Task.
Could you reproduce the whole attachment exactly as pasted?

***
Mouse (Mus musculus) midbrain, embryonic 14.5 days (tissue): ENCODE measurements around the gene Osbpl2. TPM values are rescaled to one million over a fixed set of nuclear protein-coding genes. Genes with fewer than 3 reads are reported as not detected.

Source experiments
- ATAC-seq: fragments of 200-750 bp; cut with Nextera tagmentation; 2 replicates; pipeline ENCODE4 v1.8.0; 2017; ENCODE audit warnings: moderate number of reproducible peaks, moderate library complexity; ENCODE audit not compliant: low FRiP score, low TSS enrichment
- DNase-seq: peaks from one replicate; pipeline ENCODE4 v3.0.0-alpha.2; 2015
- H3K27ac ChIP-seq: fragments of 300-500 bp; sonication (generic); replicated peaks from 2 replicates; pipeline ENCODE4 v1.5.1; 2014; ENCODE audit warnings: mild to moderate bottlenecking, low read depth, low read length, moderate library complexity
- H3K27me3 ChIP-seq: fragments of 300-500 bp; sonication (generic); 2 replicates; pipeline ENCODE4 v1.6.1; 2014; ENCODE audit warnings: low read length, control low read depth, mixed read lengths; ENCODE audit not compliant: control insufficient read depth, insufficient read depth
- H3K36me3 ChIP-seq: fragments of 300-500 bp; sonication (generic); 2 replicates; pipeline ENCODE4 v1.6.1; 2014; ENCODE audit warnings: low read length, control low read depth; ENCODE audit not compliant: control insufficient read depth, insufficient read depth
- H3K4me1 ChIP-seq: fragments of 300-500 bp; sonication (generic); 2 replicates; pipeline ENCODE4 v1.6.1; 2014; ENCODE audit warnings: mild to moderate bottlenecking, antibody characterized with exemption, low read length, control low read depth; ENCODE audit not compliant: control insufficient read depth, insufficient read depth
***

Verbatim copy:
Mouse (Mus musculus) midbrain, embryonic 14.5 days (tissue): ENCODE measurements around the gene Osbpl2. TPM values are rescaled to one million over a fixed set of nuclear protein-coding genes. Genes with fewer than 3 reads are reported as not detected.

Source experiments
- ATAC-seq: fragments of 200-750 bp; cut with Nextera tagmentation; 2 replicates; pipeline ENCODE4 v1.8.0; 2017; ENCODE audit warnings: moderate number of reproducible peaks, moderate library complexity; ENCODE audit not compliant: low FRiP score, low TSS enrichment
- DNase-seq: peaks from one replicate; pipeline ENCODE4 v3.0.0-alpha.2; 2015
- H3K27ac ChIP-seq: fragments of 300-500 bp; sonication (generic); replicated peaks from 2 replicates; pipeline ENCODE4 v1.5.1; 2014; ENCODE audit warnings: mild to moderate bottlenecking, low read depth, low read length, moderate library complexity
- H3K27me3 ChIP-seq: fragments of 300-500 bp; sonication (generic); 2 replicates; pipeline ENCODE4 v1.6.1; 2014; ENCODE audit warnings: low read length, control low read depth, mixed read lengths; ENCODE audit not compliant: control insufficient read depth, insufficient read depth
- H3K36me3 ChIP-seq: fragments of 300-500 bp; sonication (generic); 2 replicates; pipeline ENCODE4 v1.6.1; 2014; ENCODE audit warnings: low read length, control low read depth; ENCODE audit not compliant: control insufficient read depth, insufficient read depth
- H3K4me1 ChIP-seq: fragments of 300-500 bp; sonication (generic); 2 replicates; pipeline ENCODE4 v1.6.1; 2014; ENCODE audit warnings: mild to moderate bottlenecking, antibody characterized with exemption, low read length, control low read depth; ENCODE audit not compliant: control insufficient read depth, insufficient read depth